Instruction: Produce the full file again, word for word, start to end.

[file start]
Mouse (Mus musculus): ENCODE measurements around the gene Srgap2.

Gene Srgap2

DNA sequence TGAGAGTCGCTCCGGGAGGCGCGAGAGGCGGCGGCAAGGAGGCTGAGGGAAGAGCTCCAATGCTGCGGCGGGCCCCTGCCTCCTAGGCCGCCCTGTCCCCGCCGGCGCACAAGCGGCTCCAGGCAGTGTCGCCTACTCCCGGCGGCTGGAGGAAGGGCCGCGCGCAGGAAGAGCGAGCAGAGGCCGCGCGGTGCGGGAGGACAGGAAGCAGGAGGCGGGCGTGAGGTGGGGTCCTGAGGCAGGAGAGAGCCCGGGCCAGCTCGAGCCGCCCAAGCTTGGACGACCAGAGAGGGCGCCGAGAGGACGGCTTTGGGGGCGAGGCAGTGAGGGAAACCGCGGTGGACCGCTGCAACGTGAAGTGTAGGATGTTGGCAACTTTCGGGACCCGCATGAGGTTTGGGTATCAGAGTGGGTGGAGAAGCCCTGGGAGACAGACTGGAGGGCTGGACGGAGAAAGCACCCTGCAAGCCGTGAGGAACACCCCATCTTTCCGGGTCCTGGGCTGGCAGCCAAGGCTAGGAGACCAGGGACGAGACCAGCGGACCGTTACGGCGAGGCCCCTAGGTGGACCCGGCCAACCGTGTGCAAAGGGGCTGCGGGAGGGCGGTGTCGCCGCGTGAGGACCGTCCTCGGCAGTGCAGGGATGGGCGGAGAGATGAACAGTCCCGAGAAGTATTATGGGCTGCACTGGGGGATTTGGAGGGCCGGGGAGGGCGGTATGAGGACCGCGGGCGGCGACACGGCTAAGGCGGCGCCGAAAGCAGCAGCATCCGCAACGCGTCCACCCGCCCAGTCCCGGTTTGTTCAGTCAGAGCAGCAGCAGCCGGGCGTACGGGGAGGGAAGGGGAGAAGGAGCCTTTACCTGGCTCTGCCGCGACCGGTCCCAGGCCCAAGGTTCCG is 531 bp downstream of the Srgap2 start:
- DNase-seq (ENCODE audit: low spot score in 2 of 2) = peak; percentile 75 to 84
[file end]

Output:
Mouse (Mus musculus): ENCODE measurements around the gene Srgap2.

Gene Srgap2

DNA sequence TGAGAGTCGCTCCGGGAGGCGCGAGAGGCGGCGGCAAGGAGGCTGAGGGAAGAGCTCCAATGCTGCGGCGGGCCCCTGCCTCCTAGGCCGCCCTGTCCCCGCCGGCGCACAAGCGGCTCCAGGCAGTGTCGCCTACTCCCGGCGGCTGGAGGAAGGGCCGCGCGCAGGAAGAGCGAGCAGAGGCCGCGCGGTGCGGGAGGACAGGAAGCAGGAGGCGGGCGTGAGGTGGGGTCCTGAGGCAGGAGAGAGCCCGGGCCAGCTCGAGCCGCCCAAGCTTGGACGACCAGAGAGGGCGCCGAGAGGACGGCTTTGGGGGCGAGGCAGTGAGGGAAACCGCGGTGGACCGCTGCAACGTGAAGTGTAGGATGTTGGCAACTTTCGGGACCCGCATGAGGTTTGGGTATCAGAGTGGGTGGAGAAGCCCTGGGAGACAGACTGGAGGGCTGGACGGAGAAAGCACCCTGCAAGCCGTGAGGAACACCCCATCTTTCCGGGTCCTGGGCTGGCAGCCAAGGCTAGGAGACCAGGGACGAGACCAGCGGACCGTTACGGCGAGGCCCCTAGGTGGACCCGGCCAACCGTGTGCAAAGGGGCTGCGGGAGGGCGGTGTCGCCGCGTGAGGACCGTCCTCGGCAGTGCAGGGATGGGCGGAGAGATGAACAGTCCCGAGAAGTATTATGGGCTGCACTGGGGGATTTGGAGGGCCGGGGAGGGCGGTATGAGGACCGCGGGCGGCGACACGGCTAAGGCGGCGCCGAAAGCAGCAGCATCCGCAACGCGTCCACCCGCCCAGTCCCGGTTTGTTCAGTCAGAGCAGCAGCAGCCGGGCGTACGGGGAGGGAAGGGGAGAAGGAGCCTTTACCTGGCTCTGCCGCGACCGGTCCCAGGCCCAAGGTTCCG is 531 bp downstream of the Srgap2 start:
- DNase-seq (ENCODE audit: low spot score in 2 of 2) = peak; percentile 75 to 84